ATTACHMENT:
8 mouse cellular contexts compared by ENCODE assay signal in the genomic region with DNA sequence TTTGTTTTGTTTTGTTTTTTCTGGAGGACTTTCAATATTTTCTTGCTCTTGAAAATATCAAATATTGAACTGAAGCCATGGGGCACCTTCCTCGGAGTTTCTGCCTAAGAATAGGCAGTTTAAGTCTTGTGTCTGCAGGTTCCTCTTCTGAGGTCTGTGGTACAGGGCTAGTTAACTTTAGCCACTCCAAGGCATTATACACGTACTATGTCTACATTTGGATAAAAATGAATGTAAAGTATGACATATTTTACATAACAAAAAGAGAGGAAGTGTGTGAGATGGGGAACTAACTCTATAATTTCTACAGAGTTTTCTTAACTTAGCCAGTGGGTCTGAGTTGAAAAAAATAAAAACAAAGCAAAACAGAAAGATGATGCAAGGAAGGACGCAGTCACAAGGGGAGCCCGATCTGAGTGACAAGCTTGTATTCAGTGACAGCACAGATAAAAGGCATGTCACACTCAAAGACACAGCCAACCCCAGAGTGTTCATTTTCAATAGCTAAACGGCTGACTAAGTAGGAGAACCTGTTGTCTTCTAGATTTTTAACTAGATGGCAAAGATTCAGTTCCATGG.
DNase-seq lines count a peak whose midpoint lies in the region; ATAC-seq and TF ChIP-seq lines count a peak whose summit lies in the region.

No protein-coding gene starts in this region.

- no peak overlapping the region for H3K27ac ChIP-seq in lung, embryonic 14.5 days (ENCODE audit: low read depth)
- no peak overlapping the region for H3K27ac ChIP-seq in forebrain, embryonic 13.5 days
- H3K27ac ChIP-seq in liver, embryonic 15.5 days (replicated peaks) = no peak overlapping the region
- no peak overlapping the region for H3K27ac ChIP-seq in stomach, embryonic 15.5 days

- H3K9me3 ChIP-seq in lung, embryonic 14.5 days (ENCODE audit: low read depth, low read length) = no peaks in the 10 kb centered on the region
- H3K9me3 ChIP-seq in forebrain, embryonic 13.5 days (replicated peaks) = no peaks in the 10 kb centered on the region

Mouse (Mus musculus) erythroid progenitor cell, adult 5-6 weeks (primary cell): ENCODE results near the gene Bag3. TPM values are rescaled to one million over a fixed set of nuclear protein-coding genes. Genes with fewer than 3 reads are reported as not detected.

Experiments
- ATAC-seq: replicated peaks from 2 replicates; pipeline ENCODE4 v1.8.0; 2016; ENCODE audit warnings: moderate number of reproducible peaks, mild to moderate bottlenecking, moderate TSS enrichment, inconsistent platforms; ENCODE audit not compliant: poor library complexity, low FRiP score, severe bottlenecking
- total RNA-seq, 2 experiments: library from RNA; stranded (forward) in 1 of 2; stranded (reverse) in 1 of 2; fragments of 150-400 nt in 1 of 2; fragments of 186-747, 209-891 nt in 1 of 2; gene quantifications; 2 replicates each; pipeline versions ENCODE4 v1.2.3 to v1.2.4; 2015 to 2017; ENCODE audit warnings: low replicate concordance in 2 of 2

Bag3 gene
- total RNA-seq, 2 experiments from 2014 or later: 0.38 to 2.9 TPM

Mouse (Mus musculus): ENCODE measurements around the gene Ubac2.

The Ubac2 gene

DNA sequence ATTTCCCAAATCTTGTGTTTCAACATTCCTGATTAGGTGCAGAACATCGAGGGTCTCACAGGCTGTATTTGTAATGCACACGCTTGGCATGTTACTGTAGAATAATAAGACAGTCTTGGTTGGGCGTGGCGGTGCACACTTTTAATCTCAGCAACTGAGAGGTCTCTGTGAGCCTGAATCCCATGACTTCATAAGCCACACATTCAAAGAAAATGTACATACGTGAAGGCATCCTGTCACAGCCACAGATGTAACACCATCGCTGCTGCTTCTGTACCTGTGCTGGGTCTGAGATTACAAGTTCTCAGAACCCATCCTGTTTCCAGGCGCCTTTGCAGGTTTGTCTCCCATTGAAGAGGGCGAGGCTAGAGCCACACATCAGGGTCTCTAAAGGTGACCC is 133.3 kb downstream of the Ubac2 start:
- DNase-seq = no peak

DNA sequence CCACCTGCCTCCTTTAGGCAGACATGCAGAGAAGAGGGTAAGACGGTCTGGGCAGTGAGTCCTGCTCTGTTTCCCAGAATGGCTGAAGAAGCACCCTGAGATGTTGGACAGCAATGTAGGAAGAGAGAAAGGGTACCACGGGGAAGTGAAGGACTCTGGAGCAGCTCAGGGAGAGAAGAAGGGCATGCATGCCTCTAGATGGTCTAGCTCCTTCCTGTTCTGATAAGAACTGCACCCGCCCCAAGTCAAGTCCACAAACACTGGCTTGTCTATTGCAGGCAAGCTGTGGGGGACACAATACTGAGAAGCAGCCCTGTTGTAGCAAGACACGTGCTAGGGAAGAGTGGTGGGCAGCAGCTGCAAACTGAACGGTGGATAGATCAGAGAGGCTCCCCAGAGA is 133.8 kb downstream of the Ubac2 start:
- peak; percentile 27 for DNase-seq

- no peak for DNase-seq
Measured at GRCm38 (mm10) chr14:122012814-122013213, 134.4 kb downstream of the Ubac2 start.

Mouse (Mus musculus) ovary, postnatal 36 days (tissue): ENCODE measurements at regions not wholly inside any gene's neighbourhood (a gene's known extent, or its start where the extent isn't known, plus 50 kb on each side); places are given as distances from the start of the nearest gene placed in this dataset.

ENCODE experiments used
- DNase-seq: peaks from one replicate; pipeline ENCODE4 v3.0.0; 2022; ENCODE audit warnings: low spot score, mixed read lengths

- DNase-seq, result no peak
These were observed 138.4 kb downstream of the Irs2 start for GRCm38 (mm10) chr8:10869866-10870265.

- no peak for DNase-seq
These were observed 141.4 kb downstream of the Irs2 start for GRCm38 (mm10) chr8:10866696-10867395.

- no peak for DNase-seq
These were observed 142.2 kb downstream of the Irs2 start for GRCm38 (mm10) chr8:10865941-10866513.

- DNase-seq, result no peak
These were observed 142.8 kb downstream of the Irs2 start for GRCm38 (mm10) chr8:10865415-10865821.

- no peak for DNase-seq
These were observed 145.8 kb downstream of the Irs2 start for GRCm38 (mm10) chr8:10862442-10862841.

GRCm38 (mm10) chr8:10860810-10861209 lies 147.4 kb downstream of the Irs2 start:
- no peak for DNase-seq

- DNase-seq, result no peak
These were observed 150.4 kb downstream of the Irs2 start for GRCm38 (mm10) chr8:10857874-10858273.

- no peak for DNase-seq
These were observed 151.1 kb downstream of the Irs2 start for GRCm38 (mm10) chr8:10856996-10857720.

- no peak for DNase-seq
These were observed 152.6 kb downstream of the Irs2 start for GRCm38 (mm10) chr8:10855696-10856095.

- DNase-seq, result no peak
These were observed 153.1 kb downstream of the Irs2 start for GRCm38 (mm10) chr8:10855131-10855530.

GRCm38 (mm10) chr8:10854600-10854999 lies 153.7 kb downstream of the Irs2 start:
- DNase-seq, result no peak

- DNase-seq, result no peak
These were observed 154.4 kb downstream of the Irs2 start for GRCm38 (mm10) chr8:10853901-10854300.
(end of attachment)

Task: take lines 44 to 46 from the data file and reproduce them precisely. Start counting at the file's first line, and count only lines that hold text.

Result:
These were observed 152.6 kb downstream of the Irs2 start for GRCm38 (mm10) chr8:10855696-10856095.

- DNase-seq, result no peak
These were observed 153.1 kb downstream of the Irs2 start for GRCm38 (mm10) chr8:10855131-10855530.